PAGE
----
Living with Crohn’s & Colitis
While both Crohn’s and Colitis present their own challenges and complications, it is still possible to live a full, rewarding, happy, and productive life. While every patient is different and no one experiences symptoms exactly the same, everyone can find a combination of medical treatments and behaviors to get the most out of life.
But living with Crohn’s disease and ulcerative colitis is about more than just medical treatment, so while it’s important to Find the Right Doctor, maintaining your health is also about making the right choices, building a network of supportive friends and loved ones, connecting with a community of peers who share your condition, and balancing the demands of your health with financial reality.
To help you make the right choices, CCFA has launched I'll Be Determined, an interactive journey that guides you through making better choices when it comes to treatment, diet, complications, and other obstacles along the road of life.
Diet Considerations for Crohn’s Disease, Ulcerative Colitis, and other forms of IBD
While your diet is not a cause of your disease and changing your diet will not cure you, paying special attention to your diet can help reduce and control your IBD symptoms.
One of the best ways to begin understanding how your diet affects your condition is to start keeping a Food Diary. By recording what you eat every time you eat and also the symptoms you experience as a result can help you identify foods that may cause distress and then limit or eliminate them from your diet.
Although Crohn’s disease and ulcerative colitis are not the result of food allergies, many patients and doctors recommend a few simple suggestions to help control symptoms during flare ups:
- Eat smaller meals at more frequent intervals
- Reduce the amount of greasy or fried foods in your diet
- Limit consumption of milk or milk products
- Restrict your intake of certain high-fiber foods such as nuts, seeds, corn, and popcorn
While Crohn’s and Colitis are both evolving conditions and the symptoms you experience may change over time, understanding how different foods affect your digestive system can better prepare you to manage your condition and its effects on your life.
Family and Care Givers
Caregivers play a vital role in the lives of patients and families. While many people with Crohn's disease and ulcerative colitis can continue to engage in their daily activities such as cooking, laundry, and housecleaning, some may have difficulty staying on top of everything. Getting help with these essential tasks can make a huge difference in patient's lives. Caregivers, including a spouse, parent, neighbor and others can contribute to a patient's well-being and play a significant role as a part of their healthcare team. One organization that can assist patients and caregivers is Lotsa Helping Hands. Lotsa Helping Hands provides a free service that helps caregivers organize a web-based community of family, friends and others to help out during times of need. To learn more about what this organization has to offer, visit Lotsa Helping Hands.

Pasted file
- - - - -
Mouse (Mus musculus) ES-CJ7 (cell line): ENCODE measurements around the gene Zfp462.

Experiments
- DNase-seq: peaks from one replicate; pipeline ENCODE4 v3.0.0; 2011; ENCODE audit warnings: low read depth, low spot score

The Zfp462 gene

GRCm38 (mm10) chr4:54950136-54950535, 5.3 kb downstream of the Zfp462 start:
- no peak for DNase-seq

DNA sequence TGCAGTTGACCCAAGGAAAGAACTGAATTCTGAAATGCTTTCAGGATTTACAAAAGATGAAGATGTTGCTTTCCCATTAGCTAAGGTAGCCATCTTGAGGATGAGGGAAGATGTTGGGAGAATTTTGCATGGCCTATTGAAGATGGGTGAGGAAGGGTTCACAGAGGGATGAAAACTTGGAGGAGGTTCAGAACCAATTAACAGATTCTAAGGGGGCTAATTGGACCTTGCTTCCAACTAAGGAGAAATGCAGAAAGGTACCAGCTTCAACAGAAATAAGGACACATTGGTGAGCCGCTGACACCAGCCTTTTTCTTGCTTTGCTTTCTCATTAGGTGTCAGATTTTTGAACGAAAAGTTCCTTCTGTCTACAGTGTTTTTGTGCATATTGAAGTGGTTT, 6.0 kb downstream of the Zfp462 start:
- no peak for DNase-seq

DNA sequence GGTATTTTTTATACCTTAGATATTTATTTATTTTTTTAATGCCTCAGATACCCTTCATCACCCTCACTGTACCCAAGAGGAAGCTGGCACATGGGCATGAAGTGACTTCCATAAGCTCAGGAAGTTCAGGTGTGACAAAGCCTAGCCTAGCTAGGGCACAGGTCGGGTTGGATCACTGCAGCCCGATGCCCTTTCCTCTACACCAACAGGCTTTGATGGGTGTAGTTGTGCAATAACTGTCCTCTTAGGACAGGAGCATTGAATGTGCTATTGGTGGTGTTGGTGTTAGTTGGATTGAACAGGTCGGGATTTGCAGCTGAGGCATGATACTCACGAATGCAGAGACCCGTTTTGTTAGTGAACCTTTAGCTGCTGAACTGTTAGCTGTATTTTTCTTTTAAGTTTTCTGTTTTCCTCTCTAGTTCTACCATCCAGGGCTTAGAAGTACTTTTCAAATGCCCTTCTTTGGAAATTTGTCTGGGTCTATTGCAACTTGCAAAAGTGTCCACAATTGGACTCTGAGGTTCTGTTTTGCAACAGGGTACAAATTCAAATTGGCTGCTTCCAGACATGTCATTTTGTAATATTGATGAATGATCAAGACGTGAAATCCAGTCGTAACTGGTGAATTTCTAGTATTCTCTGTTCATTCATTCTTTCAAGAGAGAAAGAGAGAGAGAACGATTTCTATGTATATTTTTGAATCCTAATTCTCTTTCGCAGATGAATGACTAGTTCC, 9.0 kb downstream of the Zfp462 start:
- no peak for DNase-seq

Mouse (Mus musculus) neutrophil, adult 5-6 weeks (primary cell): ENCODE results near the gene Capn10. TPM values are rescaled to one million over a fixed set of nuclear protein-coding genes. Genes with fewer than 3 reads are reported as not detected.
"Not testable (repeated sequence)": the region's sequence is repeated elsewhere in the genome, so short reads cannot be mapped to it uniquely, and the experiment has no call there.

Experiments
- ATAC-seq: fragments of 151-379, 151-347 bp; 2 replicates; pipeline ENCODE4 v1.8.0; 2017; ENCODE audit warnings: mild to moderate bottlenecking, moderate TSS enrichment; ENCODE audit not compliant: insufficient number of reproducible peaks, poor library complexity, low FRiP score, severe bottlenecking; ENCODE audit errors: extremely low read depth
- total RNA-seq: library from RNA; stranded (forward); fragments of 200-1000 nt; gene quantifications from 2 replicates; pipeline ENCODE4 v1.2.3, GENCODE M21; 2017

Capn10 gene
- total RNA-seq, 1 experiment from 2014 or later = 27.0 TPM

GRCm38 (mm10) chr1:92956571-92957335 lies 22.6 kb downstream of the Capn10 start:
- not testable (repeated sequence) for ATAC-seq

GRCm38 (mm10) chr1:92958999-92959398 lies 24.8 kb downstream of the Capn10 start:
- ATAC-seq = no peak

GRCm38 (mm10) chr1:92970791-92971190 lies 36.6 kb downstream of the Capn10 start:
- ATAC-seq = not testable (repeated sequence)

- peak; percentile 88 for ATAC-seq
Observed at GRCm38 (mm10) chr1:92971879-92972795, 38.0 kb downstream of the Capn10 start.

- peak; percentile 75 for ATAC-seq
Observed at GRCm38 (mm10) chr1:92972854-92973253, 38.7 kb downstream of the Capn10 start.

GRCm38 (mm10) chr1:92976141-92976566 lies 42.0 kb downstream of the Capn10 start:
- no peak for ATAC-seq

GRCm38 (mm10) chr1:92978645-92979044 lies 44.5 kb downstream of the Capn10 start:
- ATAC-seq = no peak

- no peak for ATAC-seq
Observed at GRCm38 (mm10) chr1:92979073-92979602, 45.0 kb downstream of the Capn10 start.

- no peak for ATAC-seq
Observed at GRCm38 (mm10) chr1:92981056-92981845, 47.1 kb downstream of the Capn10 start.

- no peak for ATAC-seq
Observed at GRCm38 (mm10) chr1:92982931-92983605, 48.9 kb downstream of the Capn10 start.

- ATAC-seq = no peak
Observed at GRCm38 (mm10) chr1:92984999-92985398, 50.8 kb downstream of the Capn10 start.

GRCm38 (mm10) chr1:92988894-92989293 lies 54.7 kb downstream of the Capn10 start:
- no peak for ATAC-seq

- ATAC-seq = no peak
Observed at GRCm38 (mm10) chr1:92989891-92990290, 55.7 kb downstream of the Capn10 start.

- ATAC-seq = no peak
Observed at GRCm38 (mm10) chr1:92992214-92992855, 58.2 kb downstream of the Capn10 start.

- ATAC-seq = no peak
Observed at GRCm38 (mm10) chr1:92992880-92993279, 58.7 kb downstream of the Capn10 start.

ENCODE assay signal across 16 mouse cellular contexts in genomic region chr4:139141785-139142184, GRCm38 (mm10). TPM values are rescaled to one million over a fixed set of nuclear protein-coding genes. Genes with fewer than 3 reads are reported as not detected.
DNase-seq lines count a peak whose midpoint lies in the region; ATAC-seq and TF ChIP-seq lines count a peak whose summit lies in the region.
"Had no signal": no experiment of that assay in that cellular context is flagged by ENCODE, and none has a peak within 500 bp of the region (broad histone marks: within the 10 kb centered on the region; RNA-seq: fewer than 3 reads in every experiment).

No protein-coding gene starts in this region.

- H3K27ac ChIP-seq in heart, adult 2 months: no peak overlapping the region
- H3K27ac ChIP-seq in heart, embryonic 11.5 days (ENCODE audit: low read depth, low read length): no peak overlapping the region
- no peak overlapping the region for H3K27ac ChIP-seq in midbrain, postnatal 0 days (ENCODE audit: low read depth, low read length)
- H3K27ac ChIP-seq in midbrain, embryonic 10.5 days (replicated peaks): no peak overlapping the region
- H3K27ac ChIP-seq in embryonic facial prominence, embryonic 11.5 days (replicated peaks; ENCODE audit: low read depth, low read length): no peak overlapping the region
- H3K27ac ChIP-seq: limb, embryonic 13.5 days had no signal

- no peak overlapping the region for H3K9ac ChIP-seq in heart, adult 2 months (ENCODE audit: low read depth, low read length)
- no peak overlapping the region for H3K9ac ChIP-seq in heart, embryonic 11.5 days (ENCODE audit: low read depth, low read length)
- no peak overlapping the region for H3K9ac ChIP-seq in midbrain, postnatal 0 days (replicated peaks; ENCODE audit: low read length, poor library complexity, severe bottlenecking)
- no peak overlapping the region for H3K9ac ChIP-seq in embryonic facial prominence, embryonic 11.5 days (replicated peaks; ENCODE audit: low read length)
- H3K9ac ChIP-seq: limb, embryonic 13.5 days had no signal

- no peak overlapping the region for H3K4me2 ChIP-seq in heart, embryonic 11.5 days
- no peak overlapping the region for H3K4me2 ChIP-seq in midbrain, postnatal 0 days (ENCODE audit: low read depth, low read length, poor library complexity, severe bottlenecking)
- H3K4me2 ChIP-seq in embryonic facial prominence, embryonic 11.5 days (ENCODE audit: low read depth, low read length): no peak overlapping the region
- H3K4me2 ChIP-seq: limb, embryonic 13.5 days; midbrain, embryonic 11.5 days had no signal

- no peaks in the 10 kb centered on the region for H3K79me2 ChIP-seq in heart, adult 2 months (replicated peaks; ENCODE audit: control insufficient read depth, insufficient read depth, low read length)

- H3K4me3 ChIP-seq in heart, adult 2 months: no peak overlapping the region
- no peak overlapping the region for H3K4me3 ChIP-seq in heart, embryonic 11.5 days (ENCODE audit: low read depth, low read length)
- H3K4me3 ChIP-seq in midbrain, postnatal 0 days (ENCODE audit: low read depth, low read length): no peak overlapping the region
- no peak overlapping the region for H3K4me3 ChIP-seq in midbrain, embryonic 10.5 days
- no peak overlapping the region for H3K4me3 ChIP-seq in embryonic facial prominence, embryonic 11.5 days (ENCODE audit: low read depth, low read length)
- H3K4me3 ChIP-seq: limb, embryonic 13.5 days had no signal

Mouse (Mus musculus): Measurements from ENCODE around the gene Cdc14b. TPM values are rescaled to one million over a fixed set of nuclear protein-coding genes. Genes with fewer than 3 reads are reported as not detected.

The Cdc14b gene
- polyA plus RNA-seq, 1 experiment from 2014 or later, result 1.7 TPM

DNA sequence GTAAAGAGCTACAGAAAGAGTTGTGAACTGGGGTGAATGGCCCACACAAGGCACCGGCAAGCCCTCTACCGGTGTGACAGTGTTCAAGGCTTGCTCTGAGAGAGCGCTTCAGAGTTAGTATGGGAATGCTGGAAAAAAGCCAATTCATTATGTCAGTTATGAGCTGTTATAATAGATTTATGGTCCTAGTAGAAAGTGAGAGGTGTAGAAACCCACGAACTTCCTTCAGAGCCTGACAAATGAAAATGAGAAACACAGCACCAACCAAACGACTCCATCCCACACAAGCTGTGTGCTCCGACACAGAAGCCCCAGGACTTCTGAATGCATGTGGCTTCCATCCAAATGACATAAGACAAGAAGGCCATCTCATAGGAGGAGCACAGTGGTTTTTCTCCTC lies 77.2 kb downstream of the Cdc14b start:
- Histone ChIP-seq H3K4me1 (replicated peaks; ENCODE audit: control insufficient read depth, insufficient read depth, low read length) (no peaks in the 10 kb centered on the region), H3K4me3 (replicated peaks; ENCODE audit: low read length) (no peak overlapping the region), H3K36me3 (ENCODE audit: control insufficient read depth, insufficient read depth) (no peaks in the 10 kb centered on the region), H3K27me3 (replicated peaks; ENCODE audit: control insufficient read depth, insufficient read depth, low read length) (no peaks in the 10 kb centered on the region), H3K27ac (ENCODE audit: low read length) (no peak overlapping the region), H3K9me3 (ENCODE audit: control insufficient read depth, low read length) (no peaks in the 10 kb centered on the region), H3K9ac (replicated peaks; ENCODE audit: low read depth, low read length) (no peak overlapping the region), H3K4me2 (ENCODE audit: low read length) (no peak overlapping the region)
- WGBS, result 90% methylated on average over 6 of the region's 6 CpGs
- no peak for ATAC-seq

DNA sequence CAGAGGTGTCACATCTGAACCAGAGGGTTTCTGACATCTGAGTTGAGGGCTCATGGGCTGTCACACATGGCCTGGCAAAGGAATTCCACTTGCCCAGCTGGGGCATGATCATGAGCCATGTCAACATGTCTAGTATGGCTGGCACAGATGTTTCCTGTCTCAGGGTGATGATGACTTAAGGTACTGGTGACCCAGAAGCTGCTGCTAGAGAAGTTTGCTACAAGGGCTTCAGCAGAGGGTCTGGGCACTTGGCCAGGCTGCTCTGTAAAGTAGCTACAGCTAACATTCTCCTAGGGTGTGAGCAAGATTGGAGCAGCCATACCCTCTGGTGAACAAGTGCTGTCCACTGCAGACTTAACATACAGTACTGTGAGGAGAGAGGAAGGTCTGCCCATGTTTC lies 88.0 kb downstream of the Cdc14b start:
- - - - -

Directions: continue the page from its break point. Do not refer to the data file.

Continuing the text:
Connecting with Our Community
Many people find comfort and camaraderie among a community of peers. Both Crohn’s Disease and ulcerative colitis have strong support communities made up of people who have the disease, their family and loved ones, and doctors and caregivers.
We encourage you to Connect with our IBD Community where you can meet people just like you, share your stories, join discussions, find answers to your questions, and discover new ideas and resources to improve your quality of life.
In addition to building life-long friendships with other Crohn’s and Colitis patients and families, you may wish to Get Involved with CCFA. We’re always looking for new members, volunteers, and donors committed to helping provide hope and inspire action.
CCFA provides resources to help defray medical costs through financial assistance programs. CCFA has partnered with NeedyMeds, a national nonprofit organization that helps to streamline information and resources related to financial assistance for a variety of healthcare needs, including Crohn’s and Colitis.
NeedyMeds Crohn's and Colitis Resource Page includes lists of financial resources to help pay formedication and other forms of treatment, free clinics and programs that provide other types of financial assistance including co-pay assistance specifically for the IBD patient population. Visit NeedyMeds Crohn's and Colitis Resource Page to learn how you can benefit from financial assistance.